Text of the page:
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Arch-Conspirator – Veronica Roth

by Venky

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A sci-fi retelling of Sophocles’ timeless tragedy Antigone, Arch-Conspirator is a one-sitting breezy and exciting read. The events that unravel in an unattractive, unkempt and dusty city (undoubtedly a throwback to the Thebes of Sophocles but deliberately masked in so far as any cartographical location is concerned, in its current Avatar), are an absolute dystopian delight. Readers getting their hijinks from Atwood, Orwell, Huxley and Ishiguro would lap Arch-Conspirator with a great degree of gusto!

Just over 100 pages in length, the book deals with an ingeniously imagined poly crisis that has imperiled whatever humanity that is still fortunate, or unfortunate (as may be appropriate) to be living and breathing. Preservation of the human race is resorted to by ‘harvesting’ the genetic material of the deceased and storing the same in a gargantuan repository, unimaginatively, yet appropriately named, The Archive. The genetic material, popularly referred to as the ichor is extracted by using a long blade simply known as The Extractor. Procreation by natural methods is frowned upon and childbirth is the outcome of selecting desirable traits by women, for their offspring from the Archive.

Antigone, and her siblings, Polyneikes, Ismene, and Eteocles are looked down upon as soulless creatures since they were a product of conventional childbirth. Their parents Oedipus and Jocasta, the last democratically elected leaders of society are treacherously murdered by the uncle of the siblings, Kreon. The traitor however spares the lives of the children and in a sadistic show of ‘mercy’, allows them untrammeled use of his own dwelling abode.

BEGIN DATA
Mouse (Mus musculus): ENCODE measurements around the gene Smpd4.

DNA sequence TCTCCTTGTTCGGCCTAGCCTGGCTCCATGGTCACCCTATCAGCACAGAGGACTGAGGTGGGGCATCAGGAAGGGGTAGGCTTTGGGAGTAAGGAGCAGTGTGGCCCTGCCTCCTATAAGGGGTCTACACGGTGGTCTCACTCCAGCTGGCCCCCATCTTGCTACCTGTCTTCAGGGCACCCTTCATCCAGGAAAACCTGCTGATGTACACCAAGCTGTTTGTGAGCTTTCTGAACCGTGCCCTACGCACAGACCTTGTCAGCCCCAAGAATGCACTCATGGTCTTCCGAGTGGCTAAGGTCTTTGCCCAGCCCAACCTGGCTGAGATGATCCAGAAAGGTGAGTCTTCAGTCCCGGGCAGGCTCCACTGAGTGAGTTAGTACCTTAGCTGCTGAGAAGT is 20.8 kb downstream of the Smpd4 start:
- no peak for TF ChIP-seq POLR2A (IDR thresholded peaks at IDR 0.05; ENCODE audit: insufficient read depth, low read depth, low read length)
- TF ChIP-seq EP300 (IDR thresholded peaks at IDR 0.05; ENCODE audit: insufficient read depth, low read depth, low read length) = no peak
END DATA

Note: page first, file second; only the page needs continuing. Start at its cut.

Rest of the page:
When Polyneikes attempts to stage a coup to dislodge the unscrupulous Kreon, all hell breaks loose, and Antigone finds herself unwittingly involved in the deadly plot. As a punishment for her misdemeanours she is directed by Kreon to board the only available spaceship in the whole city called the Trireme. Her mission: to issue forth a call for help to any other living soul that may be inhabiting any sustaining planet.

The frontispiece of Roth’s story is its telling simplicity. Even when dealing with a crisis that has assumed existential proportions, the narrative is fundamental. An ‘outside-in’ perspective, keeps the impartiality alive as every character is allowed to justify his or her actions. The culmination of each of these radical activities crescendos towards a climax that the reader just cannot wait to arrive at. Roth also blends the ancient with the modern, the rustic with the sophisticated and anticipation with resignation in certain passages that are absolute gold. “All the buildings in this part of the Electran District were worn by weather and wind, but covered in colourful graffiti, some more artful than others. I paused by a scene of a boat in the midst of a stormy sea, a cartoon duo boxing in a ring with gloves made of rock, a woman’s face with a name and date scrawled beneath it.” What a marvelously delightful clash of contrasts!

Not lending itself to the traditional pattern of a determined beginning, a stable middle and a stitched up ending, Arch-Conspirator is a refreshingly different take on a genre whose contemporaneous addressal has alas left a lot to be desired.

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